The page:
Protesters led by Cliven Bundy’s son occupy a building at Oregon wildlife refuge

Protesters march on Court Avenue in Burns, Ore., in support of members of a ranching family facing jail time for arson.

Protesters march on Court Avenue in Burns, Ore., in support of members of a ranching family facing jail time for arson.

(Les Zaitz / Associated Press)

A peaceful protest march Saturday in support of an eastern Oregon ranching family facing jail time for arson was followed shortly afterward by an occupation of a building at a national wildlife refuge.

Ammon Bundy, the son of Nevada rancher Cliven Bundy, who was involved in a standoff with the federal government over grazing rights, told the Oregonian newspaper that he and two of his brothers were among dozens of people occupying the headquarters of the Malheur National Wildlife Refuge. The protests are on behalf of Dwight Hammond Jr. and his son Steven Hammond, who were convicted of setting fires that they say were intended to protect their property.

Bundy posted a video on his Facebook page asking for people to come help him. Below the video is this statement: “ALL PATRIOTS ITS TIME TO STAND UP NOT STAND DOWN!!! WE NEED YOUR HELP!!! COME PREPARED.”


Bundy said the group planned to stay at the refuge indefinitely. “We’re planning on staying here for years, absolutely,” he said. “This is not a decision we’ve made at the last minute.”

An Idaho militia leader who helped organize the march that preceded the building occupation said he knew nothing about the parade of militia members and local residents who walked past the sheriff’s office and the Hammonds’ home.

Cliven Bundy told Oregon Public Broadcasting on Saturday night that he had nothing to do with the takeover of the building. He said his son felt obligated to intervene on behalf of the Hammonds.

“That’s not exactly what I thought should happen, but I didn’t know what to do,” he said. “You know, if the Hammonds wouldn’t stand, if the sheriff didn’t stand, then, you know, the people had to do something. And I guess this is what they did decide to do. I wasn’t in on that.”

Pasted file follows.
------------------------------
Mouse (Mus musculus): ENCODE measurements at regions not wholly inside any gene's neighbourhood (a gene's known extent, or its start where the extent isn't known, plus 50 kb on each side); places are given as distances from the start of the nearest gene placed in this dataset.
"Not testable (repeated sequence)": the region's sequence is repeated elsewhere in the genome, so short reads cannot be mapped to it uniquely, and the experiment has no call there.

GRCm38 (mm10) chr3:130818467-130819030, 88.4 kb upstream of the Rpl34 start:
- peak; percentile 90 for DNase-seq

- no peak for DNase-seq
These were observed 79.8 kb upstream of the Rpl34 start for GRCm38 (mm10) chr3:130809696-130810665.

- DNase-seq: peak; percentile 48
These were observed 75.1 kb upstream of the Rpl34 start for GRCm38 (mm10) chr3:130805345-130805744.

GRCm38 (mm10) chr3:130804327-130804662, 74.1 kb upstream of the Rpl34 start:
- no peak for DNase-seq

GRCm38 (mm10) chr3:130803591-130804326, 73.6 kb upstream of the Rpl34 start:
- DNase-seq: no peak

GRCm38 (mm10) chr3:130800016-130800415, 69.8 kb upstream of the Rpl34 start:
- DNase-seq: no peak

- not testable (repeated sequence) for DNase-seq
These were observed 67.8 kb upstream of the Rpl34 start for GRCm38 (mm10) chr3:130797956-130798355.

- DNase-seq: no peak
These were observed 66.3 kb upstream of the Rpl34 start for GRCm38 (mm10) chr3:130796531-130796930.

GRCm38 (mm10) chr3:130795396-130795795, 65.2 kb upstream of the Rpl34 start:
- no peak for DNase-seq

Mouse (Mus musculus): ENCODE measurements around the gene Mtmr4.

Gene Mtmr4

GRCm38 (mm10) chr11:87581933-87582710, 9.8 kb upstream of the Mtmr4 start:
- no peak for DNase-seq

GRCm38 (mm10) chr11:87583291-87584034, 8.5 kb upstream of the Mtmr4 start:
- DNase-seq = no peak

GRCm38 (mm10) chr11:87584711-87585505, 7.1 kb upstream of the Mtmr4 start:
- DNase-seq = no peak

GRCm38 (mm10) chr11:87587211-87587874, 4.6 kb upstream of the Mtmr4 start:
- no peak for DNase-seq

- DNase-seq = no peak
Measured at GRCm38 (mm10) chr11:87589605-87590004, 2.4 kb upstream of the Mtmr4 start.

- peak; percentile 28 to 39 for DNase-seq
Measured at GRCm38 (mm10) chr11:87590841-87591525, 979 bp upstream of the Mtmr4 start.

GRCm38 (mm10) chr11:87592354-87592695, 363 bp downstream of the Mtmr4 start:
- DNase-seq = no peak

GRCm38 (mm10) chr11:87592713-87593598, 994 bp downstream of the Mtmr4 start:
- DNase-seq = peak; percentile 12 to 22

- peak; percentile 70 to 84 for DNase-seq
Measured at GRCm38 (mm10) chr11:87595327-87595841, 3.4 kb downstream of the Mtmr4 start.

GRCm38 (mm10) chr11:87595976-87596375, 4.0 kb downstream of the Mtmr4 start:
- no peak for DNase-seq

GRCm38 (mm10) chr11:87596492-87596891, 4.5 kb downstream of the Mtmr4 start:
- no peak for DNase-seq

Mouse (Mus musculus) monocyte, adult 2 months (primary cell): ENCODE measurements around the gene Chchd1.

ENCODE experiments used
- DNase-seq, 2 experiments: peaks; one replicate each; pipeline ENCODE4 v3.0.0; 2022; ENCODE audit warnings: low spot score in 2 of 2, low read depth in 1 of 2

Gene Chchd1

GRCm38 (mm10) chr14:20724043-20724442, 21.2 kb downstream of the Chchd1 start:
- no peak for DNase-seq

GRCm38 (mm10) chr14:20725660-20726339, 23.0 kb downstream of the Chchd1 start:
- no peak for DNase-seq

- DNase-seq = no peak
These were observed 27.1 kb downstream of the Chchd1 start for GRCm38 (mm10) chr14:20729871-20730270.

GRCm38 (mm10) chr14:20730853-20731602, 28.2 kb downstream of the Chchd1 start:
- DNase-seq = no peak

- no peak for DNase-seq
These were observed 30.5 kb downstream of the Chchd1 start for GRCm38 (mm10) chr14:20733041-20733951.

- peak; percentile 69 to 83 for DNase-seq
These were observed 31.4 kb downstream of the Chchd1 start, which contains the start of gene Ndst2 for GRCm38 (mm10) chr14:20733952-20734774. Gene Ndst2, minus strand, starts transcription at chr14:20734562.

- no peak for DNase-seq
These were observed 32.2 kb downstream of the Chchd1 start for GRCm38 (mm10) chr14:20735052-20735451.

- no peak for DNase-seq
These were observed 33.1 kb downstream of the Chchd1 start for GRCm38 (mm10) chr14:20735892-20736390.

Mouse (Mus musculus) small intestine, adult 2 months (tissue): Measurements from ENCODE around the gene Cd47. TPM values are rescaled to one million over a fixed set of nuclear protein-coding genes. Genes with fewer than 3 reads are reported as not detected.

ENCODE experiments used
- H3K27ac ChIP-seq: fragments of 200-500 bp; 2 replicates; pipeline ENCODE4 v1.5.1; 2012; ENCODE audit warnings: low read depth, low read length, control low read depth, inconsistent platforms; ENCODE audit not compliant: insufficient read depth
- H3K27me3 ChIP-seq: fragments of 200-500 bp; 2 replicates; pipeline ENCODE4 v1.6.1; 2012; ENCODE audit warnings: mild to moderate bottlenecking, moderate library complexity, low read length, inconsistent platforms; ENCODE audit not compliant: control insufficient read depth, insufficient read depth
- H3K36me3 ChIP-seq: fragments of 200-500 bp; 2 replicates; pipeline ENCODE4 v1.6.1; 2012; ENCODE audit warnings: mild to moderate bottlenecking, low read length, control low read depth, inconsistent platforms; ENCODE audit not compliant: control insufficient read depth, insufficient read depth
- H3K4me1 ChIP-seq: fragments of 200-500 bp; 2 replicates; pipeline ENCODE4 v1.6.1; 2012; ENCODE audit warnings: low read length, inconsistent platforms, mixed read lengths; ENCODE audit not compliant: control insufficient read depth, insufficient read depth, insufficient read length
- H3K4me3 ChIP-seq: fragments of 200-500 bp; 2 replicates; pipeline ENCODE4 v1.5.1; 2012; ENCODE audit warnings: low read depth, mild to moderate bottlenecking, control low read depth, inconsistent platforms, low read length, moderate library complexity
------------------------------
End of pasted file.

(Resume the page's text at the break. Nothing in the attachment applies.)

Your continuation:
He said Ammon told him the group was committed to staying in the building.

“He told me that they were there for the long run. I guess they figured they’re going to be there for whatever time it takes -- and I don’t know what that means,” he said. “I asked him, ‘Well, ... how long you going to stand out there?’ He just told me it was for long-term.”

Beth Anne Steele, an FBI spokeswoman in Portland, said the agency was aware of the situation at the national wildlife refuge, but she made no further comment.


Some local residents feared the Saturday rally would involve more than speeches, flags and marching. But little else materialized, except songs, flowers and tossed pennies.

As marchers reached the courthouse, they tossed hundreds of pennies at the locked door. Their intended message: Civilians were buying back their government. After the march passed, two girls swooped in to scavenge the coins.

A few blocks away, Dwight Hammond and his wife, Susan, greeted marchers, who planted flower bouquets in the snow. They sang some songs, Hammond said a few words, and the protesters marched back to their cars.

Hammond has said he and his son plan to report to prison Monday as ordered by a judge.

Dwight Hammond, 73, and Steven Hammond, 46, said they set fires in 2001 and 2006 to reduce the growth of invasive plants and protect their property from wildfires.

The two were convicted of the arsons three years ago and served time — Dwight three months, and Steven a year. But a judge ruled their terms were too short under federal law and ordered them back to prison for about four years each.

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The decision has generated controversy in a remote part of the state.

In particular, the Hammonds’ new sentences touched a nerve with far-right groups who repudiate federal authority.

Ammon Bundy and a handful of militiamen from other states arrived last month in Burns, about 60 miles from the Hammond ranch.

In an email to supporters, Bundy criticized the U.S. government for a failed legal process.


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